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Does anyone know what kind of spider this is?
Posted: 26 June 2012 08:47 PM   [ Ignore ]   [ # 31 ]
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Lycan, wouldn’t your favorite species be the wolf spider?


My one big quarrel with spiders is that the gal spiders often use their boyfriends for dinner. angry Wouldn’t want my girlfriend to do that to me.


Anyway, how would you like a fortune-telling spider? smile


The following is from The Illustrated Encyclopedia of Divination by Stephen Karcher, Element Bks 1997:


Several tribes in the Cameroon (roughly south/southeast of Nigeria, Africa) divine through the ngam spider, a large, hairy, black earth-dwelling spider that is an aggressive night-hunter. Old laws made it a capital crime to kill such a spider, for it was the messenger of a mysterious supreme power. Its night-sight permits it to see what humans cannot. It has direct contact with the realm of the dead and the ancestors…


When a spider is discovered, a large pot, open top and bottom, is placed over the entrance to its burrow. The spider is fed often, and the feeding is associated with a call. The divination system relies on a deck of up to 300 cards made from the leaves of a particular plum tree. They are dried, flattened and inscribed with a set of symbols and triangular signs… Sets of these cards can be up to a hundred years old. They represent a wide range of myths and symbols and are treated with care. Though the cards can be used alone, important questions are put to the spider, who is the mythic sponsor of the system.


A consultation begins with a conversation gently probing the background, the personality, and situation of the inquirer. The diviner will then go to the spider’s shrine, whisper the question, and put the cards and insects the spider feeds on in the opening to the spider’s burrow. He then covers the pot and calls the spider. After several hours, he returns and examines the cards that the spider has moved. These give the answer to the question posed…

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Posted: 26 June 2012 09:07 PM   [ Ignore ]   [ # 32 ]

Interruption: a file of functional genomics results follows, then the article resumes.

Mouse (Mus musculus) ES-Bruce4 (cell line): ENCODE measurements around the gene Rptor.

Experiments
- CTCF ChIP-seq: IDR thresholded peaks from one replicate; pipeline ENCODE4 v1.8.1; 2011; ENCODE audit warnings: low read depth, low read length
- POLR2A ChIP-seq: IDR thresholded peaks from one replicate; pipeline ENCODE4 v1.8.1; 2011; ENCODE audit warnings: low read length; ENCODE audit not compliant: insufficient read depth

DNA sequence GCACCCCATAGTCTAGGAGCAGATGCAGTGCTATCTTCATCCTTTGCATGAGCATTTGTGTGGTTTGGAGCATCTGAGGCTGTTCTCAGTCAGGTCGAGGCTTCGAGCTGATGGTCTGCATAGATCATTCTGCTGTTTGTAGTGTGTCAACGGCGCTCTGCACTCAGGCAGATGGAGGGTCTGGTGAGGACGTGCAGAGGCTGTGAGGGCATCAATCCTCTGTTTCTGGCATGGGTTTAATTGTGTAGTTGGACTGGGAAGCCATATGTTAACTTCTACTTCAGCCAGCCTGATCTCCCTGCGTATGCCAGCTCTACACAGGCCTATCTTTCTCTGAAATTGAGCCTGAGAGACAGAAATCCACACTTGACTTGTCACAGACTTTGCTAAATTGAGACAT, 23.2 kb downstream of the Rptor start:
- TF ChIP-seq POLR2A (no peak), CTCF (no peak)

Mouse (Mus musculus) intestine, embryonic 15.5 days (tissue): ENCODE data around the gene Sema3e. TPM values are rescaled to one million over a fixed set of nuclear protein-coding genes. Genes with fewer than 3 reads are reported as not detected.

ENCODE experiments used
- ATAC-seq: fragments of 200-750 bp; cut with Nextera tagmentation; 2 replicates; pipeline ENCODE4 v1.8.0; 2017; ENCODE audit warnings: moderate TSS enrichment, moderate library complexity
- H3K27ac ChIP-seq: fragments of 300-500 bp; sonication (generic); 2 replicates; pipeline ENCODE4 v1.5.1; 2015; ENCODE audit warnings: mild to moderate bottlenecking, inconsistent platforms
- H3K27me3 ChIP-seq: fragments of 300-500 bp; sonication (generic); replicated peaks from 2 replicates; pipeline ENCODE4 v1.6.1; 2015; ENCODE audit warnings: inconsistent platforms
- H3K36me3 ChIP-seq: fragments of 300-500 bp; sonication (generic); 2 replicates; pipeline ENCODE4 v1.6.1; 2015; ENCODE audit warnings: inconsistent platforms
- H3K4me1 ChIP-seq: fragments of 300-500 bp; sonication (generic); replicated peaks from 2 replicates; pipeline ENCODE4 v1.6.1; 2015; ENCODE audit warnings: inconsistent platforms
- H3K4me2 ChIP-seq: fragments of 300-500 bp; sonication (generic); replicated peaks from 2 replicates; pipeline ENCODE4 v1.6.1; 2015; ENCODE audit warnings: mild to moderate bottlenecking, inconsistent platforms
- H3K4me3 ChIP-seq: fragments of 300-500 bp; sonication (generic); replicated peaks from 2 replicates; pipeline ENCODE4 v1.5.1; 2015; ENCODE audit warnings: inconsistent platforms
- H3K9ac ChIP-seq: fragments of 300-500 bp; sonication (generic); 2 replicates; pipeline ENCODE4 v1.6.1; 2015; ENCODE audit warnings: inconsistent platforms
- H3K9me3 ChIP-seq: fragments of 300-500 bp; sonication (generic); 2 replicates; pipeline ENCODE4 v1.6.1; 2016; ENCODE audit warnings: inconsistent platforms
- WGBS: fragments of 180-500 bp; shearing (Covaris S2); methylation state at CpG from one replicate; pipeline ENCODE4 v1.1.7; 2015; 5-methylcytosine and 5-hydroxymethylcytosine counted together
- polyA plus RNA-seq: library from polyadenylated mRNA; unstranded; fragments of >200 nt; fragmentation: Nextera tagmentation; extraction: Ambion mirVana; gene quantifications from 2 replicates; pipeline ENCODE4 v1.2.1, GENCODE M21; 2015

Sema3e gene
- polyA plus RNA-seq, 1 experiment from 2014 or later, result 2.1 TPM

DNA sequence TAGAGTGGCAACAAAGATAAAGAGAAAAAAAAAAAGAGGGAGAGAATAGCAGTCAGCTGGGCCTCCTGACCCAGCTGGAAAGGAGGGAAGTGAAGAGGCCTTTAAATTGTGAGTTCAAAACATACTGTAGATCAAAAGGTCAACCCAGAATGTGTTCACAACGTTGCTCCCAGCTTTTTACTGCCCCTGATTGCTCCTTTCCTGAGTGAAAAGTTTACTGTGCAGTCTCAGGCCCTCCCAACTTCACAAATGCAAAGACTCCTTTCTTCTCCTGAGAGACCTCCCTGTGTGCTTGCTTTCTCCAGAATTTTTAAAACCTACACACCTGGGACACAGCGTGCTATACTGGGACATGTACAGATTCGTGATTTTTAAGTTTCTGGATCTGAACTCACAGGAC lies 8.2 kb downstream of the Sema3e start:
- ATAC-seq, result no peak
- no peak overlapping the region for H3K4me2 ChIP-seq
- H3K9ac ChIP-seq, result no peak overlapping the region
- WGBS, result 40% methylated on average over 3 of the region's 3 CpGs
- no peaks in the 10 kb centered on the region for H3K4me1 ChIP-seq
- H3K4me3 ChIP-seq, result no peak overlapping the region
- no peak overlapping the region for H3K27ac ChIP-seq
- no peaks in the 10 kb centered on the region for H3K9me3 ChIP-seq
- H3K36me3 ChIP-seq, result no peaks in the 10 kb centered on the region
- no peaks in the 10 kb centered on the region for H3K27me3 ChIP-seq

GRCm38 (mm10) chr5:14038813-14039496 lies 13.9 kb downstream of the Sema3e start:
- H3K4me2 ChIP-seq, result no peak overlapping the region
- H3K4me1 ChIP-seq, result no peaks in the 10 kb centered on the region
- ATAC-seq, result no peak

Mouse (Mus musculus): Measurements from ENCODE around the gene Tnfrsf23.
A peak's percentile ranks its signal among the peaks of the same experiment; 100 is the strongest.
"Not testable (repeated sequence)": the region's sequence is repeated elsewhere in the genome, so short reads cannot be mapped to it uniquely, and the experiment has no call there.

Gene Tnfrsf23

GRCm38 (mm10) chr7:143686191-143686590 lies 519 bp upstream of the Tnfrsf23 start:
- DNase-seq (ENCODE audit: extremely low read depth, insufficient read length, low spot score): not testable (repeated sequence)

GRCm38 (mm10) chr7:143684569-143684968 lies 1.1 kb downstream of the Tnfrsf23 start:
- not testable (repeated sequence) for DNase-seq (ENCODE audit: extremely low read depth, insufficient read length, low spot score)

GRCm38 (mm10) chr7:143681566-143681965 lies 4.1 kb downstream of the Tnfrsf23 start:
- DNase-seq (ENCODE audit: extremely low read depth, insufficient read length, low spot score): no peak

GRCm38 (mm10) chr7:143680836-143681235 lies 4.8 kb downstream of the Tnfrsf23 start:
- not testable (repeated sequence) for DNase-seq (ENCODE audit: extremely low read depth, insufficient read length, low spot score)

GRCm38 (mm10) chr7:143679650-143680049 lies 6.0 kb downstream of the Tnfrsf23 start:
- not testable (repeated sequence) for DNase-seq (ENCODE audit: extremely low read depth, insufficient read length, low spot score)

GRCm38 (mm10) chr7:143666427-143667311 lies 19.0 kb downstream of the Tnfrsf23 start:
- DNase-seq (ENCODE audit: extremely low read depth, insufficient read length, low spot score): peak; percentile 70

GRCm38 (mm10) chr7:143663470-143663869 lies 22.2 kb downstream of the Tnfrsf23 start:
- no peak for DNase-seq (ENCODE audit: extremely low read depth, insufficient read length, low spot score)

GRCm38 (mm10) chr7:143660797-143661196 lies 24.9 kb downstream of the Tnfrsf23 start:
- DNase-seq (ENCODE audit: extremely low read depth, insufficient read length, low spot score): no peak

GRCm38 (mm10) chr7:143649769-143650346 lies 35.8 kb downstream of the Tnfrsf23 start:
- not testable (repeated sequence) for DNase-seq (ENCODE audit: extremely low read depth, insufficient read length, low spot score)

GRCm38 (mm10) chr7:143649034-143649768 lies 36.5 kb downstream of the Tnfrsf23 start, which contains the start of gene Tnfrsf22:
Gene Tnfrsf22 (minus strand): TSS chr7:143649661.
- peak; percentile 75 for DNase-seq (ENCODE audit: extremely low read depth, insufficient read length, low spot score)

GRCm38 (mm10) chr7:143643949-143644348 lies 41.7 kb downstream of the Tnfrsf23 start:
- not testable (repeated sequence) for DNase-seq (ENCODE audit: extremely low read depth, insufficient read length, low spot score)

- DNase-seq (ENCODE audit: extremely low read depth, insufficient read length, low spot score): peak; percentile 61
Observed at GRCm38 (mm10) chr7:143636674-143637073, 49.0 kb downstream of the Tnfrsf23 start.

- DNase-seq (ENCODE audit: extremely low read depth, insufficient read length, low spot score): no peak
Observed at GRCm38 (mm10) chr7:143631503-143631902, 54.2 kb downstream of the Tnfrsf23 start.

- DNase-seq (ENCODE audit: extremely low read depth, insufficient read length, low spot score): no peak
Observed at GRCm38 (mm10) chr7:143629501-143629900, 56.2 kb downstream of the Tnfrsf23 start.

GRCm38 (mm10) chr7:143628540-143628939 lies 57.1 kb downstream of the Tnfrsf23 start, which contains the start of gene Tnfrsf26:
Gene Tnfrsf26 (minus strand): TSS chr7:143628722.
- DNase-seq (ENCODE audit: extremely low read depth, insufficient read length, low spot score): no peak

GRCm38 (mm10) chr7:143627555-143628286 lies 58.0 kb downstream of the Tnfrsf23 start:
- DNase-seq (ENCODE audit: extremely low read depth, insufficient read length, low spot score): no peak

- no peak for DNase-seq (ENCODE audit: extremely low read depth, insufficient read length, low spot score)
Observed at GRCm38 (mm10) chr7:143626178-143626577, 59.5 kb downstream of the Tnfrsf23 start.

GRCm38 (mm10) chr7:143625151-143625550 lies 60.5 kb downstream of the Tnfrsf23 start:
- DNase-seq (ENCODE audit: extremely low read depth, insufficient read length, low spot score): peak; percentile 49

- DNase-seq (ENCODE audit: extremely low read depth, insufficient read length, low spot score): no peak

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Can someone ask the spider when this site will be working correctly in all aspects?  LOL


Dana

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Posted: 26 June 2012 09:12 PM   [ Ignore ]   [ # 33 ]
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Duhhhh… You might need to consult a spider with a good working knowledge of computer software… tongue wink

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When we see people being shot, roasted, crushed, beheaded etc on the big screen, we consider it standard entertainment fare. But when we see child porn on the big screen, we immediately call the authorities.

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Posted: 26 June 2012 09:14 PM   [ Ignore ]   [ # 34 ]
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lol actually, Lycosidae are one of my favorites. Keep in mind that Theriphosoids (Tarantulas) are also commonly referred to as wolf spiders in some locals

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Posted: 26 June 2012 09:28 PM   [ Ignore ]   [ # 35 ]
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DanaTA - 25 June 2012 11:29 PM

I’ve gone in another direction.  Since I bought my house in 2001, I have really gotten into the birds.  I never knew there was so much variety here.  I got a great book, The Sibley Guide to Birds, and it has helped me identify all the birds that I’ve seen.  Even a couple that were considered rare in my area.  I have three feeders in my yard, though lately I haven’t kept them filled…money issues, it gets expensive.  But I enjoy the other wildlife, too.


Dana